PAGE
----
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How this landlord lost R50,000 in rental per month

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This is the story of a man who owned a few properties all across the land: two-bedroom cottages, three-bedroom homes and large, old four-bedroom homes with garden flats. This man had been the lord of these homes for many years, which meant he thought he knew everything and was always right; he rejected all offers for help and didn’t consider different views.

The lawmakers of the land had certain rules and laws in place to protect lords like the man of this story and his properties, but also, because the lawmakers always strived to be fair, they had rules and laws in place to protect the tenants too. The lawmakers, however, relied on supply and demand in the market and relationships between the man and his tenants to determine what the price would be that the tenants paid the man to live in his homes.

The man loved these rules and laws and, because it was his right to increase the rental on the homes of which he was the lord, he forgot to pay attention to market forces or relationships with his tenants, and insisted on increasing the rent every six months by 5%.

Meanwhile, his tenants were living in the real world, where economic growth is forecast to stay at 2% until the end of 2022 and inflation is at 4%; his tenants were, essentially, getting poorer by the day.

This is evident in the fact that South Africans’ disposable income per capita is growing at only 1% and 1.2% respectively for the first and second quarter of 2017 (according to the FNB Property Barometer) while Eskom is asking for a tariff increase of 18% in 2018. With the decision made on 21 October by the Monetary Policy Committee to keep the Repo Rate stable at 6.75% (Prime at 10.25%), South Africans would have to tighten their belts even more, especially if the expected 25 basis point drop does not materialise at the November meeting.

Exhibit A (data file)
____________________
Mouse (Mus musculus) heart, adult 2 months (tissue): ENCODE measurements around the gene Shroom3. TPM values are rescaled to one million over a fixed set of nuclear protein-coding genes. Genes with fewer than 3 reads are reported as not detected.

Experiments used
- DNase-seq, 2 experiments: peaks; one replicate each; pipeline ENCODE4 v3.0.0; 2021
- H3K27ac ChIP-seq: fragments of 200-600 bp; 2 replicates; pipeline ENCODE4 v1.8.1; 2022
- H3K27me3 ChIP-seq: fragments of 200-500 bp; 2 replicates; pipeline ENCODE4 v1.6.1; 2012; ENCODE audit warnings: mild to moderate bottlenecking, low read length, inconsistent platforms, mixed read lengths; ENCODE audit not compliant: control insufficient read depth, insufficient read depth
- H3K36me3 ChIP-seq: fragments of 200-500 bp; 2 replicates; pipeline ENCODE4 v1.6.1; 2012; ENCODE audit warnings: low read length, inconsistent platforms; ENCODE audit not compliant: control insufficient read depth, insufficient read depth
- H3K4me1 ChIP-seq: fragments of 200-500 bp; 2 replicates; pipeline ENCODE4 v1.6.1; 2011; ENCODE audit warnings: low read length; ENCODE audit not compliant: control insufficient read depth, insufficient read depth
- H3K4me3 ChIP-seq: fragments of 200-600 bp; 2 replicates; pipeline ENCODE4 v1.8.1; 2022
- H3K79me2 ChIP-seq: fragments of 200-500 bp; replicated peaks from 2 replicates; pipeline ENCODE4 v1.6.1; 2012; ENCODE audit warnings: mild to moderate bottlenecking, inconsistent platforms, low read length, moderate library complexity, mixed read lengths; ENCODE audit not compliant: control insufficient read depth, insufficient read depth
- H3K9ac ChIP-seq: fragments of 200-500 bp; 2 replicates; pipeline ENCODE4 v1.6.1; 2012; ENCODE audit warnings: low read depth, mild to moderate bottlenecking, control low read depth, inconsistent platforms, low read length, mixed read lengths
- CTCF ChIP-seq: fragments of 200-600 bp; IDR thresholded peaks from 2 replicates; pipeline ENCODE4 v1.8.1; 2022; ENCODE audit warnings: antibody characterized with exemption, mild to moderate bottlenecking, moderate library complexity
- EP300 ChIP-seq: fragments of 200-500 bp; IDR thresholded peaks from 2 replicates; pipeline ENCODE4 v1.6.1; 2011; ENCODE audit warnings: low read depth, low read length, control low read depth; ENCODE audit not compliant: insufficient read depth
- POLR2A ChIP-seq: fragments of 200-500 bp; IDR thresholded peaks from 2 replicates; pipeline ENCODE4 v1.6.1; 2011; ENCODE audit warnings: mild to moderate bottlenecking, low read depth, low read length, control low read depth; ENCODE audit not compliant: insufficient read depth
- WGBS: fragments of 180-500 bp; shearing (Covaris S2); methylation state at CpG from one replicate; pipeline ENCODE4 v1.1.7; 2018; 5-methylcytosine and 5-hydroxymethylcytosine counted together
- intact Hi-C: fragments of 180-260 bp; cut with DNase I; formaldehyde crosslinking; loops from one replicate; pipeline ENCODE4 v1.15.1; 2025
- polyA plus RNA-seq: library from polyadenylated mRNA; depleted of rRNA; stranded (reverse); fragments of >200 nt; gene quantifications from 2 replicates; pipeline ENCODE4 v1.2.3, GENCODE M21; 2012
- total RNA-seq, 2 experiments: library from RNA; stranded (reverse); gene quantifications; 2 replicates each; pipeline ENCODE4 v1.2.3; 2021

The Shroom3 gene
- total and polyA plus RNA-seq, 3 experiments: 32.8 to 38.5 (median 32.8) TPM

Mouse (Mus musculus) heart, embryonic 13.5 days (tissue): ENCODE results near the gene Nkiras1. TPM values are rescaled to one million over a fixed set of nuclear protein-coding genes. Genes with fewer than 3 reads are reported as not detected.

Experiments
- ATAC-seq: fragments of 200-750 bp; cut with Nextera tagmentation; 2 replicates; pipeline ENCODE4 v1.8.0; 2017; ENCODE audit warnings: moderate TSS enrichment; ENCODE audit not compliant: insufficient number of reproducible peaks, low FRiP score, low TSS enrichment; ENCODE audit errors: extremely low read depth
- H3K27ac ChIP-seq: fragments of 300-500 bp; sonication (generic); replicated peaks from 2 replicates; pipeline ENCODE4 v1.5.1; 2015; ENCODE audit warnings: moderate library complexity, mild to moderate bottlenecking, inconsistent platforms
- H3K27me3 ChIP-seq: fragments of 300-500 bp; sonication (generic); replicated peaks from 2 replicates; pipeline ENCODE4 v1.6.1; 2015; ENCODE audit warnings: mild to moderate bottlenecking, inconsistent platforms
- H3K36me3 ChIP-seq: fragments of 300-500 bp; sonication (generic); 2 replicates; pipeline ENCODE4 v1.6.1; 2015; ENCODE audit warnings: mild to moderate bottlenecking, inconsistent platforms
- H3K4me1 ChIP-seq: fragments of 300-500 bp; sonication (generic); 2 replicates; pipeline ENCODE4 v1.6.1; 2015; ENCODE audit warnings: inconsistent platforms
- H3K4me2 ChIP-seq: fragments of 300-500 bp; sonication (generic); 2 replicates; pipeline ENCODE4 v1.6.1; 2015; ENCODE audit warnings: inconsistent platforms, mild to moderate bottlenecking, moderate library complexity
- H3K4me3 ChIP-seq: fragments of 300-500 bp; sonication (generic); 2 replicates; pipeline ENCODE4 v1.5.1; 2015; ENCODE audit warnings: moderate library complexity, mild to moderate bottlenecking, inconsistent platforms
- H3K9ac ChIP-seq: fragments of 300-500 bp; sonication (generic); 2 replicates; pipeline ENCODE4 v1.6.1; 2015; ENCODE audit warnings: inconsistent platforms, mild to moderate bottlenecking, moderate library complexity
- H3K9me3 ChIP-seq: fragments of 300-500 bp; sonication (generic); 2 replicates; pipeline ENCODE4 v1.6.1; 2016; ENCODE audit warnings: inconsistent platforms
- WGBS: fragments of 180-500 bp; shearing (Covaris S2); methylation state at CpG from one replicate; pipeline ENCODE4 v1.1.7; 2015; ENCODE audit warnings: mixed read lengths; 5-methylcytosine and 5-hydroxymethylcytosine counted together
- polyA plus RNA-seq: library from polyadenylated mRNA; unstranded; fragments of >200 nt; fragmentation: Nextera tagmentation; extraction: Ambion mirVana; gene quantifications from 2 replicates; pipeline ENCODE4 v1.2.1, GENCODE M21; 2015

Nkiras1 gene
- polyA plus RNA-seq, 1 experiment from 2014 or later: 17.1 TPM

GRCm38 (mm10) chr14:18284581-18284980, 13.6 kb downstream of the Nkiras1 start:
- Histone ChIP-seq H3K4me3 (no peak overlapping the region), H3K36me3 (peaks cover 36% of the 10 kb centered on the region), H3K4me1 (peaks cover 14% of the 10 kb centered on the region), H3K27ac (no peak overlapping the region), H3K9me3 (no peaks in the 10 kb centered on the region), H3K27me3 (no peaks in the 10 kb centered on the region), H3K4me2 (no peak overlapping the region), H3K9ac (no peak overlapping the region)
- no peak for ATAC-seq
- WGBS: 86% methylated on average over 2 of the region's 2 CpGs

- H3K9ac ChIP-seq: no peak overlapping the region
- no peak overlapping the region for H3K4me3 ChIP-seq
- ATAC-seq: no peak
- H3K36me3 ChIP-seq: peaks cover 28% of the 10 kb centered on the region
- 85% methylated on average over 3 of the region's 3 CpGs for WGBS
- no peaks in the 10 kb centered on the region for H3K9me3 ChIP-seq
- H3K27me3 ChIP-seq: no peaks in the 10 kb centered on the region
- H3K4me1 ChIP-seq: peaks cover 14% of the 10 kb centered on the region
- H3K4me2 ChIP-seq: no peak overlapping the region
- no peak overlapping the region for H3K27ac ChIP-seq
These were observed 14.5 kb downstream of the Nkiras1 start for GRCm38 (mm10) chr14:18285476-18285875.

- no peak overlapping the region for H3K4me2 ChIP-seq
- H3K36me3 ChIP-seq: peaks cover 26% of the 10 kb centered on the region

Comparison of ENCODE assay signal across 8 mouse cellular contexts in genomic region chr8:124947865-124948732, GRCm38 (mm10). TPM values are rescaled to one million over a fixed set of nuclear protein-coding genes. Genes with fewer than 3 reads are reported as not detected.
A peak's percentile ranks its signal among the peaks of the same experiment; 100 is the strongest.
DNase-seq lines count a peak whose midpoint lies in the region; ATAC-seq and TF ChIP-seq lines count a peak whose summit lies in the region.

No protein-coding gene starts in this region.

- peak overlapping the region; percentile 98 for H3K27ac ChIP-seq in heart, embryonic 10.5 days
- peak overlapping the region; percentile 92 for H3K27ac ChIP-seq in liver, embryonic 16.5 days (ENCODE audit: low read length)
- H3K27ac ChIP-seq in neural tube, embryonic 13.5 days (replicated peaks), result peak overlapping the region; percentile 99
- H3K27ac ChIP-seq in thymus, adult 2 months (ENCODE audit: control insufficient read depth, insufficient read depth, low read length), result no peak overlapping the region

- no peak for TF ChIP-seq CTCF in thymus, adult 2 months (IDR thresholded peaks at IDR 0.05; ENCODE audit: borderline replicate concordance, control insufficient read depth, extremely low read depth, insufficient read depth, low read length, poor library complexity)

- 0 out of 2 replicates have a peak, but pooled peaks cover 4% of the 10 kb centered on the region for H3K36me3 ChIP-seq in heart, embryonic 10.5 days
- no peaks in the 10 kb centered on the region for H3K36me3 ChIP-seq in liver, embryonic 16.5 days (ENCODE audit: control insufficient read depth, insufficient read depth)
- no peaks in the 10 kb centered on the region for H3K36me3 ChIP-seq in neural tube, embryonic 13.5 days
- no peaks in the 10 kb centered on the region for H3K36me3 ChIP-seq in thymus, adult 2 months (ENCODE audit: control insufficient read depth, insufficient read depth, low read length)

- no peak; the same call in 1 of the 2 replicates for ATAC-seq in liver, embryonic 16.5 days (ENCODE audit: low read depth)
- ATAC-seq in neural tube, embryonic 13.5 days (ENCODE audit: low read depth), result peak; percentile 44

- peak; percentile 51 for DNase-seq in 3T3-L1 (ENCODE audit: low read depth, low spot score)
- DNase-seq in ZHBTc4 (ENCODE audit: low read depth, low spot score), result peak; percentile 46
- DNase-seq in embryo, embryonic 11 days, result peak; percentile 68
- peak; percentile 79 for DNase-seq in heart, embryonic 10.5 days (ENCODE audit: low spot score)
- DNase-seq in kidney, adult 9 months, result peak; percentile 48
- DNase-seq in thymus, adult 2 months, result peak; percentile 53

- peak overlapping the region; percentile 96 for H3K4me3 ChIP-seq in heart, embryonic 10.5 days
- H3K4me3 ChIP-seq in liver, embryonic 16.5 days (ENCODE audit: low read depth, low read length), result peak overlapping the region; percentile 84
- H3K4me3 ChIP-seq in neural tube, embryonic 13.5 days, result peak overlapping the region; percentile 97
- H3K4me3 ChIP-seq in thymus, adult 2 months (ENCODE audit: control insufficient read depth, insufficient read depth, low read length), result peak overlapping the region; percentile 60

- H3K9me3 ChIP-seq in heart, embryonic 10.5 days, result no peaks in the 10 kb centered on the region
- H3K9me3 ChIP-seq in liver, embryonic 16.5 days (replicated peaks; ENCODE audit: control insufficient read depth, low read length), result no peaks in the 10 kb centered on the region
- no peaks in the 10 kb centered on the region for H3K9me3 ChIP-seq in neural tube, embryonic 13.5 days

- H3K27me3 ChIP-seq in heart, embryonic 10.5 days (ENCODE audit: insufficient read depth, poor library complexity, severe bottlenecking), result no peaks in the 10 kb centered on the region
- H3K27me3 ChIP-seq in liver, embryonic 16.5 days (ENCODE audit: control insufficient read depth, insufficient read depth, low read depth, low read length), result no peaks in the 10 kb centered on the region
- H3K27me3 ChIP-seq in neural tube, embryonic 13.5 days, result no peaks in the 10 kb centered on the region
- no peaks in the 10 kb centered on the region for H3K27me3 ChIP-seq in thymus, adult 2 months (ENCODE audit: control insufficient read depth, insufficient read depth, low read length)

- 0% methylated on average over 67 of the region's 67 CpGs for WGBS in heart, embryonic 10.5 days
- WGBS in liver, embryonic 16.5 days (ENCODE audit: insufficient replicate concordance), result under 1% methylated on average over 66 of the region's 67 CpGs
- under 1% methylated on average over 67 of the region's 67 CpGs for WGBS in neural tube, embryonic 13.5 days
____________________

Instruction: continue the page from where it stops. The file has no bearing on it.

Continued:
Back in the real worldvirtual reality

What could the tenants do? Luckily South African law provides for this, and in most provinces (Cape Town is a different animal and is still recording double-digit rental growth rates) tenants have options; the tenants could give notice and vacate the premises to find more affordable accommodation with rental in line with prevailing market conditions.


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And that’s exactly what Graham Prinsloo (not his real name) did. He gave notice and found a comfortable property with all the features his family required at R2,250 less per month. The man in our story is Graham’s landlord, and this is the account of how the landlord, let’s call him Mr Misinformed, soon found himself losing close to R50,000 a month.

Prinsloo and his wife are educated, middle-income individuals with squeaky clean credit records who never once paid their rental late in the two years they occupied Mr Misinformed’s home. In the two years they lived in this rental home the monthly rental increased from R8,000 per month to R9,261 (a 15.76% increase in just 18 months). What’s more, the home’s utilities usage was being metered by the City of Tshwane so bills were unpredictable, ranging from R900 one month to a whopping R3,200 the next for a three-bedroom, 120m2 home with two adults and a toddler.

“We maintained the home and garden perfectly, whenever anything was broken we fixed it. We value our privacy so were definitely not the kind of tenants who constantly contact our landlord with complaints or issues. What could be fixed was fixed. We are property owners ourselves so I understand the importance of regular upkeep and when my family and I are paying to live in a home I treat it as if it’s my own since I value our comfort,” says Prinsloo. “But eventually, with the next bi-annual 5% increase coming up our rental would have been R9,745. Add to that the average R2,000 cost of our utilities and it was just no longer a comfortable fit for us.”

Sound like the perfect tenant right? One any landlord or agent should want to keep in a property to ensure a constant, stable rental income.